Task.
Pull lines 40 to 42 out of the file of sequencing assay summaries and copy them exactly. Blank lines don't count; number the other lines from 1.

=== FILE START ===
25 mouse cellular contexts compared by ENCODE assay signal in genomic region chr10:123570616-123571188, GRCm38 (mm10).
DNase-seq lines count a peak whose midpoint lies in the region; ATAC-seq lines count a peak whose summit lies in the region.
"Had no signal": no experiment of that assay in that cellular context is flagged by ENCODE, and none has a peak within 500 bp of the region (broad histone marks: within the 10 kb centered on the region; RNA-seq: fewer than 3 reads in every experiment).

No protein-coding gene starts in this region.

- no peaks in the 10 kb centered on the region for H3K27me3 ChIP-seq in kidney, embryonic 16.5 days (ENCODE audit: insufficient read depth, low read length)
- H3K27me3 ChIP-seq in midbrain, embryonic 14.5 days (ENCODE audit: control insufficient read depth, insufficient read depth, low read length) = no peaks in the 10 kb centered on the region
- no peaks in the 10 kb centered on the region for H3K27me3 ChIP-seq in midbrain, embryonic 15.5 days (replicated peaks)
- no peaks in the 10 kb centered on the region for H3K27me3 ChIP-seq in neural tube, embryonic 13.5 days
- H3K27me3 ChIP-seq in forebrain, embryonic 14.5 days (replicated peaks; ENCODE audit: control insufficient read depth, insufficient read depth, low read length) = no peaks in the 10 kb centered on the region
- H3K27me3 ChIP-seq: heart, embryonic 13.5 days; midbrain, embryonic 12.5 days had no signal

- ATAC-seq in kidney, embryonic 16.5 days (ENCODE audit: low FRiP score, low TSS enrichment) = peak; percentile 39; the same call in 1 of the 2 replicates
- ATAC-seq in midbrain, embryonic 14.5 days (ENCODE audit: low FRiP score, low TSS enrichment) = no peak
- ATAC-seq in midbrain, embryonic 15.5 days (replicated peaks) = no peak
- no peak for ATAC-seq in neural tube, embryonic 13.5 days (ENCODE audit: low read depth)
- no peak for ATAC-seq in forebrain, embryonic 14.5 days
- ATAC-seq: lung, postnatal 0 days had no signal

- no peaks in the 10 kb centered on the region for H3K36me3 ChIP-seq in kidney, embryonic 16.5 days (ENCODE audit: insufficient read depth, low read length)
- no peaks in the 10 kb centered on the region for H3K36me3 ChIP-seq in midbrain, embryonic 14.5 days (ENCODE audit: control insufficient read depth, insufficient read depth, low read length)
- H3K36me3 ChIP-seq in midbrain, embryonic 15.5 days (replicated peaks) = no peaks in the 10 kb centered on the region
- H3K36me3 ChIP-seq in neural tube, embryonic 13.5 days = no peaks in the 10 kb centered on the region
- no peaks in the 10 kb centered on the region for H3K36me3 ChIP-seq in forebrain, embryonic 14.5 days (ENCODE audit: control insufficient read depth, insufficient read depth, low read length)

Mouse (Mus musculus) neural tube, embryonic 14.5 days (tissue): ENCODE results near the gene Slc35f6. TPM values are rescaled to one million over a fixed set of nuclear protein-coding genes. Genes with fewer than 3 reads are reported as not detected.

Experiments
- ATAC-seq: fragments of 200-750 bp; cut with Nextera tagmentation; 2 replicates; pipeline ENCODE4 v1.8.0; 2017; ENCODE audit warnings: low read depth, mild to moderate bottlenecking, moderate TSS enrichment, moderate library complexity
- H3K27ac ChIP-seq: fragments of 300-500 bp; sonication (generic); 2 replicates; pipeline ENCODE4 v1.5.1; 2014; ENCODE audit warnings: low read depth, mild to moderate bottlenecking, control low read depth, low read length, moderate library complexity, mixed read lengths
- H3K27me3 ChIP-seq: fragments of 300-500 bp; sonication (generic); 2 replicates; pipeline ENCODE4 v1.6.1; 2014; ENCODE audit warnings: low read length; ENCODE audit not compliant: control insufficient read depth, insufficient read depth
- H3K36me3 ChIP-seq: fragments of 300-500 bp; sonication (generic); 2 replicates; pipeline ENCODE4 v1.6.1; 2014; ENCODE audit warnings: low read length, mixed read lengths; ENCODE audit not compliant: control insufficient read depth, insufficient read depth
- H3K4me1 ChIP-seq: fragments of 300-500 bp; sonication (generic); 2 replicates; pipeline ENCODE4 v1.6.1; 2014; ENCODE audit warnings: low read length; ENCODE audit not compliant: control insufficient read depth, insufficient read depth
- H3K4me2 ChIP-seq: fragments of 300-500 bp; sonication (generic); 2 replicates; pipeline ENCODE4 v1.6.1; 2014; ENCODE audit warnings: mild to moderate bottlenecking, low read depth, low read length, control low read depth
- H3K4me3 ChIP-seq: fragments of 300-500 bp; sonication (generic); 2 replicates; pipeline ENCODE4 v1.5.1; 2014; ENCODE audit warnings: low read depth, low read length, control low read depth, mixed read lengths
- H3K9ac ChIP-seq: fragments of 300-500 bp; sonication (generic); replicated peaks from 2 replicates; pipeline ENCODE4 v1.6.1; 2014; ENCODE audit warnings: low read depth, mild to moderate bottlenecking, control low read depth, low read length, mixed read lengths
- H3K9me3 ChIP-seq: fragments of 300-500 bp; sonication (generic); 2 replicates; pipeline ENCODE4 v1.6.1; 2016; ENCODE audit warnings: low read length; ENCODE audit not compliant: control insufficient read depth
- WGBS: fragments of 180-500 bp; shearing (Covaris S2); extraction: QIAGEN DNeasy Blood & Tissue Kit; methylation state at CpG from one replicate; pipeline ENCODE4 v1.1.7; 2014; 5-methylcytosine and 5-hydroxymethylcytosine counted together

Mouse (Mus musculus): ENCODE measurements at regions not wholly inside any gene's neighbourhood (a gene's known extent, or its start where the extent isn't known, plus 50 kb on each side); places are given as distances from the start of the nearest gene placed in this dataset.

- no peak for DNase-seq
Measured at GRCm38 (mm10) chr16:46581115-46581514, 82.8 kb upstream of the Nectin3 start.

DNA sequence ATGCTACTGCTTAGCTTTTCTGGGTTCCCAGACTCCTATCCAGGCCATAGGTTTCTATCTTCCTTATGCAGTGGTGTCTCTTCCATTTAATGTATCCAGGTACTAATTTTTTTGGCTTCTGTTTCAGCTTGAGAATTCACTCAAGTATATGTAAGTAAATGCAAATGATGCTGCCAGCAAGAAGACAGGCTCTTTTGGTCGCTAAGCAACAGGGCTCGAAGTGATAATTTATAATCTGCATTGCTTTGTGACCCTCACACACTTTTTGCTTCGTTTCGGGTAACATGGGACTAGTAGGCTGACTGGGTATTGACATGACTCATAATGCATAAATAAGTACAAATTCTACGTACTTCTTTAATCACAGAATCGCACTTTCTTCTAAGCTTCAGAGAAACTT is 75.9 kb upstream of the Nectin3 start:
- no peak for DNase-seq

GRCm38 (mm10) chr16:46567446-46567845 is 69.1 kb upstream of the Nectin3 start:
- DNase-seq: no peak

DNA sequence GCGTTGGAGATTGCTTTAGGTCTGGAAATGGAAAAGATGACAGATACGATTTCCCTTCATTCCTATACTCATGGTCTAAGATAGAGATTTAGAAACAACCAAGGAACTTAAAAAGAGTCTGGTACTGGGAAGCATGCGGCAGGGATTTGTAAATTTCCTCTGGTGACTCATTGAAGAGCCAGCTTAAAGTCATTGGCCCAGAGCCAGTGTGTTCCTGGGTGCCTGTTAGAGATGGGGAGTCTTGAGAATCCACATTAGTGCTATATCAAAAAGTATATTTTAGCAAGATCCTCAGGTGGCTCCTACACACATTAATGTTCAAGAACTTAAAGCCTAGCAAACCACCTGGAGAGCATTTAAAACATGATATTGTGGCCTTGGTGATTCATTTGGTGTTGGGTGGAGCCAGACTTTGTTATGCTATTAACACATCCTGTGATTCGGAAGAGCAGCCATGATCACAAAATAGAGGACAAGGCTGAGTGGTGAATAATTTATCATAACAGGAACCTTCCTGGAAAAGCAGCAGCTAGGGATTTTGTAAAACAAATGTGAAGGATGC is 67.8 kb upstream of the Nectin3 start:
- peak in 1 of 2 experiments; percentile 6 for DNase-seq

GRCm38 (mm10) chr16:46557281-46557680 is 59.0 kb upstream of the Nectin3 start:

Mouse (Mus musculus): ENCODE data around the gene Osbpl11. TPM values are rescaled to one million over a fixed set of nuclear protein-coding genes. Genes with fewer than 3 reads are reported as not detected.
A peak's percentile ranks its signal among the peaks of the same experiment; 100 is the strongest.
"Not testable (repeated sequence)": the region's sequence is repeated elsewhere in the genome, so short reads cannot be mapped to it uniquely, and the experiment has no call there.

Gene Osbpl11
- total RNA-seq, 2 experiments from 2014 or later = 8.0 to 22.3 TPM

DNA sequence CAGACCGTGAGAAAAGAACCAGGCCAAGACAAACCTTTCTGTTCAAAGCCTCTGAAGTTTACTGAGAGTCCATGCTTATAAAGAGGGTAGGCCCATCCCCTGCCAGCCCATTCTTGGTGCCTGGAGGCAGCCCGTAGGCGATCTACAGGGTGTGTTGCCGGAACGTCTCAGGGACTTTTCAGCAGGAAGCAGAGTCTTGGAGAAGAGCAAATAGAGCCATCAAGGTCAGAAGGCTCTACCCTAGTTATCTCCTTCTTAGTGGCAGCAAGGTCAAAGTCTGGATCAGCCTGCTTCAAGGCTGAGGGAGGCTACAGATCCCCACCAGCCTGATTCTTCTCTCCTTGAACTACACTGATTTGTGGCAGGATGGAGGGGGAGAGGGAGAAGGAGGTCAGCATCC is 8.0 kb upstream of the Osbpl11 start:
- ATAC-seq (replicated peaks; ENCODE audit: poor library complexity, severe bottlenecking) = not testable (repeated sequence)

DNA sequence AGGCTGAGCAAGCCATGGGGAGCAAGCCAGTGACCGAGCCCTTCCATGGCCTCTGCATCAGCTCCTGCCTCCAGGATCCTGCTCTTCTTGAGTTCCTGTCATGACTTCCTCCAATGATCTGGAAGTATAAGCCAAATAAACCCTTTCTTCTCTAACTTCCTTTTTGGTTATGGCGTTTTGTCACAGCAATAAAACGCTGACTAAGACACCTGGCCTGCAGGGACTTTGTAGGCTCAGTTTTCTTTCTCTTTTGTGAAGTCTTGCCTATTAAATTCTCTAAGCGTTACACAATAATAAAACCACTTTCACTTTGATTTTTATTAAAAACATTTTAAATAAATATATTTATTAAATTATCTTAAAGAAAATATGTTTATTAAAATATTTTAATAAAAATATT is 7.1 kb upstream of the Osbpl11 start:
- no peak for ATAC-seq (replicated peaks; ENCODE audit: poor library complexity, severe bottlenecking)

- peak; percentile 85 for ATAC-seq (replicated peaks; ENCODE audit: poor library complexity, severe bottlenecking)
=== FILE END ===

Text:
- DNase-seq: no peak

DNA sequence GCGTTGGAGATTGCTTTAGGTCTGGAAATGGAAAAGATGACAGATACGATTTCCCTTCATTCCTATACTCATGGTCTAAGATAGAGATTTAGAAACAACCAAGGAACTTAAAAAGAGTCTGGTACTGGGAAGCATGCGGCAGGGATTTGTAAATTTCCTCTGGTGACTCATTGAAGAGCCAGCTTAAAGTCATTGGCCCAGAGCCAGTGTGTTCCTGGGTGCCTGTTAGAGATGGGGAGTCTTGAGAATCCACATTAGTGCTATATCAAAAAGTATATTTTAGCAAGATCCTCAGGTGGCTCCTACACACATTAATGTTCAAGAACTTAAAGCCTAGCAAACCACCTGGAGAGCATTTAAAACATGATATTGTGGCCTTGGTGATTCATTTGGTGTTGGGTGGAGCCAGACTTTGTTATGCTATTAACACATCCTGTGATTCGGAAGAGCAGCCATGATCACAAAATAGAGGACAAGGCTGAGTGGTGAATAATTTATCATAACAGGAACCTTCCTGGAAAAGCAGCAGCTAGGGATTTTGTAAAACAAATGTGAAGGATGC is 67.8 kb upstream of the Nectin3 start:
- peak in 1 of 2 experiments; percentile 6 for DNase-seq